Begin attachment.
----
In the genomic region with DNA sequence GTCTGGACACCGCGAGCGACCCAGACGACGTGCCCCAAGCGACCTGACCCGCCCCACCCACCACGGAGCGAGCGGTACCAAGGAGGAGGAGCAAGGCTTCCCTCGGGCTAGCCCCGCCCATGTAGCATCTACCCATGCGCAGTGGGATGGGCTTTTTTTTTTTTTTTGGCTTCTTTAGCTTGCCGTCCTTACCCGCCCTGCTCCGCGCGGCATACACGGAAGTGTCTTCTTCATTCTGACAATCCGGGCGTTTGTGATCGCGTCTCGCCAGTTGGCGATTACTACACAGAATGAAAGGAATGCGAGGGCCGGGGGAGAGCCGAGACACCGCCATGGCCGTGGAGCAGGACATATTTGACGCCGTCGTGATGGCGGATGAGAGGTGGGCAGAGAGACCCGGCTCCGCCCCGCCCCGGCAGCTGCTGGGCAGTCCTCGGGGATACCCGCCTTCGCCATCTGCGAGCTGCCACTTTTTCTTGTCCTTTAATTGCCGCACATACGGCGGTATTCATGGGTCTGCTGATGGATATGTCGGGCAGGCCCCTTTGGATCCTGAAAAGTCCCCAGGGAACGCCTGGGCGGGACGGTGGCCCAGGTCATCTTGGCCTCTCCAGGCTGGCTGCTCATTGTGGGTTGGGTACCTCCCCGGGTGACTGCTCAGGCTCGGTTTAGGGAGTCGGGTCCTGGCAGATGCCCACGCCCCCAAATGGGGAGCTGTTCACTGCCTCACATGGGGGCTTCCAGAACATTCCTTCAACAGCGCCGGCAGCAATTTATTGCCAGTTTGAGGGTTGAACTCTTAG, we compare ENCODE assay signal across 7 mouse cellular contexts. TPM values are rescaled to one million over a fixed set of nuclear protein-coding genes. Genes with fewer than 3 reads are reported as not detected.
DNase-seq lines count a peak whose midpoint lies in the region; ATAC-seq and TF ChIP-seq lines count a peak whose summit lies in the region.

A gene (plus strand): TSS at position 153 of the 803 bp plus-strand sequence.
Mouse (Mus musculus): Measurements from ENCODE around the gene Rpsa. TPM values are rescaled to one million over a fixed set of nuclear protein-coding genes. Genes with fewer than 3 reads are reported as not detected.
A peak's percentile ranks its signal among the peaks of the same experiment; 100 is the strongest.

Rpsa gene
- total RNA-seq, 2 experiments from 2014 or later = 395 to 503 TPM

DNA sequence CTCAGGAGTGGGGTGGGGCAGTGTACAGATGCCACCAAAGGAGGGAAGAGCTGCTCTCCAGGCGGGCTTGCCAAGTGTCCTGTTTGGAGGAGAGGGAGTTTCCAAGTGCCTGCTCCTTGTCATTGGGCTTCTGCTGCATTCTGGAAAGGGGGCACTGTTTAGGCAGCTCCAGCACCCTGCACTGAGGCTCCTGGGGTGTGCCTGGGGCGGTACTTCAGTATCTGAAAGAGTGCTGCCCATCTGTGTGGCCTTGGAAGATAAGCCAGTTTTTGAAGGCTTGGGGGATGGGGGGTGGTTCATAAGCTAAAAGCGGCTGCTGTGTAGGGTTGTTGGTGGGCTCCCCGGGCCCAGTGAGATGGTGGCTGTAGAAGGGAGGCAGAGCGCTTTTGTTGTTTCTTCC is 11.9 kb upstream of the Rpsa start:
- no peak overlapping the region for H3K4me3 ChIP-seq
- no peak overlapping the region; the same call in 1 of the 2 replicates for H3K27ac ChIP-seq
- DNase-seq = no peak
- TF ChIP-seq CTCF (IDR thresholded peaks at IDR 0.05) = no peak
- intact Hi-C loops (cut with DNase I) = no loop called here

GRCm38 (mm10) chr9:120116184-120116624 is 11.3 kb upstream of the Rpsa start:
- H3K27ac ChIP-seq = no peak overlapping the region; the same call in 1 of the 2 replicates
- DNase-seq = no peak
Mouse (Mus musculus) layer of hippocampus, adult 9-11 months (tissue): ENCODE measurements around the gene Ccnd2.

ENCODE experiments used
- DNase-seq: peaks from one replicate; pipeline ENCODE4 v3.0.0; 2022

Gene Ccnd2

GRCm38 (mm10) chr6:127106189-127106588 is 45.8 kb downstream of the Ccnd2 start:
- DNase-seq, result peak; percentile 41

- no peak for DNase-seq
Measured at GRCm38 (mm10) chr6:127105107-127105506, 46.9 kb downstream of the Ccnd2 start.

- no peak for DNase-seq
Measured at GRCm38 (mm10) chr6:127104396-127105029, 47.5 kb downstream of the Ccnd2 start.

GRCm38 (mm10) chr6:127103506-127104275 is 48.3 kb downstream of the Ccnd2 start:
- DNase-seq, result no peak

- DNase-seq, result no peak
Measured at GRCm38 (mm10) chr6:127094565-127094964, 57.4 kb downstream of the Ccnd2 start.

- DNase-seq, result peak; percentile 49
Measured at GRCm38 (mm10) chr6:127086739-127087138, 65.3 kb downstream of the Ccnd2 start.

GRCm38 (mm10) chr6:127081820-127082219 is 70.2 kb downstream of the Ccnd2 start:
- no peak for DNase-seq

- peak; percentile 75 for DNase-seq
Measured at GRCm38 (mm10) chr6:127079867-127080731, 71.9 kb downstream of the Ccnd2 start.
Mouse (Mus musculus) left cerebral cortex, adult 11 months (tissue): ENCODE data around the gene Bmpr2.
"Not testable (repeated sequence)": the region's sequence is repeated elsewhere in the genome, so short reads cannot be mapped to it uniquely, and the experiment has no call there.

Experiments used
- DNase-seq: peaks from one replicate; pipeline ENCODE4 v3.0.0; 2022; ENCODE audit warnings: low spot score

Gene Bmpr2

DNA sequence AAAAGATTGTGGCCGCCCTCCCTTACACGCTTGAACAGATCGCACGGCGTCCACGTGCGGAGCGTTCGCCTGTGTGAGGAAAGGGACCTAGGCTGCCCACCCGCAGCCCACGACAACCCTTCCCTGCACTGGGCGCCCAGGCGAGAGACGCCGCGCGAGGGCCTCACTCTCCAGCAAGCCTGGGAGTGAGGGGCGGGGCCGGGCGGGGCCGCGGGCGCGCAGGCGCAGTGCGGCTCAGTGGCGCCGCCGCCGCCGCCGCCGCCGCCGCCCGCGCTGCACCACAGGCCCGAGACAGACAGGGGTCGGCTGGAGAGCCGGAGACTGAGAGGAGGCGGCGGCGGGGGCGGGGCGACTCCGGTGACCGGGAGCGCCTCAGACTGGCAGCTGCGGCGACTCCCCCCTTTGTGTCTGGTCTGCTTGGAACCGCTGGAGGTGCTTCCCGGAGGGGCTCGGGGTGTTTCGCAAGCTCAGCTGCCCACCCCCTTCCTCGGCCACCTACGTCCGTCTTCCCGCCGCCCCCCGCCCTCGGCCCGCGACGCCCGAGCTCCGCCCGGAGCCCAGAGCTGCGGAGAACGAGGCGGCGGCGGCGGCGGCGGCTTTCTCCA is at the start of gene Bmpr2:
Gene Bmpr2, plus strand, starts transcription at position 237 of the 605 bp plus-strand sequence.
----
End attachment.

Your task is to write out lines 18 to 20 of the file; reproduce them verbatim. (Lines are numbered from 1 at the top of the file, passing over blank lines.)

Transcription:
ENCODE experiments used
- DNase-seq: peaks from one replicate; pipeline ENCODE4 v3.0.0; 2022

Gene Ccnd2